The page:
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Date: Tue, 23 Apr 2013 17:50:26 -0700
Subject: Re: Best place to discuss other lightweight libraries?

On Tue, Apr 23, 2013 at 09:47:24AM -0400, Rich Felker wrote:
> On Mon, Apr 22, 2013 at 10:04:30PM -0700, Isaac Dunham wrote:
> > On Mon, 22 Apr 2013 21:46:40 -0400
> > Rich Felker <> wrote:
> > 
> > > 
> > > > "There's always room for dropbear". And polarssl, and so on.
> > > 
> > > cyassl looked promising too. I would probably mention tomcrypt too
> > > even though it's not sufficient to do SSL; it has the most slim,
> > > clean, portable implementations of crypto algorithms I've seen.
> > 
> > wpa_supplicant can use tomcrypt (external or internal) as fallback
> > if no other encryption method (ie, openssl/gnutls) is configured, so
> > I'd say it merits a mention.
> In that case I don't even see why they bother including the code to
> use openssl/gnutls...

There are one or two features that need to be disabled to use tomcrypt.
I wish I could remember what they were.  But upstream has provided many
options that only duplicate functionality with additional bloat.
(sockets and plain C, vs. DBUS + glib)

> > I wonder if some notes should be put somewhere to point out that a
> > network mangler on top of wpa_supplicant is not needed (the learning
> > curve for configuring it is pretty steep, due to the need to find
> > and understand the docs, but wpa_supplicant + wpa_cli -a script +
> > wpa_cli in command mode can handle most situations, including dhcp).
> > I mention this because it seems to be "accepted wisdom" (but false)
> > that you need wpa_supplicant as a tool and a network manager to make
> > it useable. And most of the network managers I've encountered are
> > bloat of the highest order: NetworkManager, wicd, wifiradar... But
> > this might be better put somewhere else.
> Well the accepted wisdom is "almost true": for practical use of mobile
> wifi, you need not just wpa_supplicant but also some controlling
> process that's capable of:
> 1. Choosing which network to connect to.
Oh, like wpa_cli select_network ?

> 2. Managing keys.

wpa_cli [ passphrase | otp | password | new_password | pin | wps_pbc ]
(though figuring it out may be difficult, even with the help messages)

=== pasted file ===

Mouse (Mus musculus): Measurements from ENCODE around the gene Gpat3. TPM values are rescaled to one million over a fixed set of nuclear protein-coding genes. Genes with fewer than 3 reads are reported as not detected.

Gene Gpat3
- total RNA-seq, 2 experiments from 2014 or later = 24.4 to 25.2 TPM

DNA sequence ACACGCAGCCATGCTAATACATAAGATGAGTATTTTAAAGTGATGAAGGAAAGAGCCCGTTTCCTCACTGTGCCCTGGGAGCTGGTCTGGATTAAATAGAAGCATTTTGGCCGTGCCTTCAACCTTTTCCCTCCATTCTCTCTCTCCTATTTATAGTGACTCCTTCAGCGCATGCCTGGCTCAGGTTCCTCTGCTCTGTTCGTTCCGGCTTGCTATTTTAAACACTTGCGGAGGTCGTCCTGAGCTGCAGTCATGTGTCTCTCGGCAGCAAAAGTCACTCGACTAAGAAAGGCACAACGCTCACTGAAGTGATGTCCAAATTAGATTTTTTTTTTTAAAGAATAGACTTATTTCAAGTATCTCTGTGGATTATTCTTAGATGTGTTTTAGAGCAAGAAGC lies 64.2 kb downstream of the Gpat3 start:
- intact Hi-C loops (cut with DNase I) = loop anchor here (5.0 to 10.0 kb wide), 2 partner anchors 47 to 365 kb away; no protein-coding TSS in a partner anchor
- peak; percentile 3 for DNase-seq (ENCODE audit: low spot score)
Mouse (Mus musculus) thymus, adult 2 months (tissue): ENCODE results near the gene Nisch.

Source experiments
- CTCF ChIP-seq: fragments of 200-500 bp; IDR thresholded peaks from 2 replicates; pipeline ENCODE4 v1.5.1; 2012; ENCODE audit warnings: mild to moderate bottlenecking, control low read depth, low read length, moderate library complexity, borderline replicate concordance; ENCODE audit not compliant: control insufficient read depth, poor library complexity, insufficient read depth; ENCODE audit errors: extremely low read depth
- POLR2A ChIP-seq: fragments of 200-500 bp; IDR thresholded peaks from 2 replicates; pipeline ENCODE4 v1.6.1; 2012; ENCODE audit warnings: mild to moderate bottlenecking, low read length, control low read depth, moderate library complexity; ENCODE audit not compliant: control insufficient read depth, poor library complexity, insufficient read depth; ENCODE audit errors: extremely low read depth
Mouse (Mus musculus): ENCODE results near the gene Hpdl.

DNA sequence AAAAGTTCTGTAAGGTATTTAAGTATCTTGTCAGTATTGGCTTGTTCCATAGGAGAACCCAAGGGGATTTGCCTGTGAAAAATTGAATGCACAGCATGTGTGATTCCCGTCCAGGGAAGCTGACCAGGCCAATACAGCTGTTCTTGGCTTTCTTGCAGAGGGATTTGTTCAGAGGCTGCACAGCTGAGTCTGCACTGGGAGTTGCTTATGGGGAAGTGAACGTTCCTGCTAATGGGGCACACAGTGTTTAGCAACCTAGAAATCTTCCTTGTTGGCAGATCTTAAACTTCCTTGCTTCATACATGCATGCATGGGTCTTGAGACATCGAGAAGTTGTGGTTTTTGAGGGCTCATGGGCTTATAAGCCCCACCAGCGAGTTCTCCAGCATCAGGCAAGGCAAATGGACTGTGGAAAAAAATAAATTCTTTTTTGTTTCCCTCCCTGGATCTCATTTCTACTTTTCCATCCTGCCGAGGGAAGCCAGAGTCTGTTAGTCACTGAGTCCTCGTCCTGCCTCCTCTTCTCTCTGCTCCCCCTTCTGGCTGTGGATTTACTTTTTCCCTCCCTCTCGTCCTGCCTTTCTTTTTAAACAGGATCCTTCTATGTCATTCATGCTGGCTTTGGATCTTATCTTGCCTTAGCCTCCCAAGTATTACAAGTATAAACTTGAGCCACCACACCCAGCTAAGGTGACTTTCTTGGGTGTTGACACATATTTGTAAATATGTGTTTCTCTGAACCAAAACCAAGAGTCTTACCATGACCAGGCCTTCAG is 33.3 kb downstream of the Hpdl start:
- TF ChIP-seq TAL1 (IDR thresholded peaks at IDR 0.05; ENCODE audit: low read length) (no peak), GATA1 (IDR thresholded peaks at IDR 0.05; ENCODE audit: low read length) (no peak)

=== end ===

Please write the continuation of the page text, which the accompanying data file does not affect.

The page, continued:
> 3. Logic for what to do when signal is lost.
wpa_supplicant reassociates on non-user-specified disconnects, and
wpa_cli -a <script>
allows configuration of the commands to run on CONNECTED and

> 4. Automating nonsense click-through agreements on public wifi.
> ...

Nothing for this, as far as I know.  (On the other hand, I tend to dislike
software that pretends that I agreed to something I never saw.
Weird, I know ;-). )

> The existing solutions all manage the above very poorly...
What's worse is how some of them handle changing networks.

wpa_supplicant comes with wpa_cli for a reason: you need to be able to
tell the existing process to change its configuration.
The WRONG way to do things is to create a new config file, start a new 
instance of wpa_supplicant using that config file, and leave the old
wpa_supplicant running.
(wicd, I hope you've figured that out by now.)

Of course, setting up wpa_supplicant so that wpa_cli works is not easy.
And while wpa_gui (the Qt interface that corresponds to wpa_cli) is
available, it needs as much preconfiguration as wpa_cli, and the UI
could use some improvement before it's easy to understand (I can follow
it readily, but that's after using wpa_cli without anything else for a year or
A tool capable of producing a functional wpa_supplicant.conf and
providing a gui corresponding to wpa_cli in functionality would handle
most scenarios.
Unfortunately, the existing tools tend not to do that; I should see how
ceni works sometime-it's the only one I know of and haven't tried yet.

Isaac Dunham

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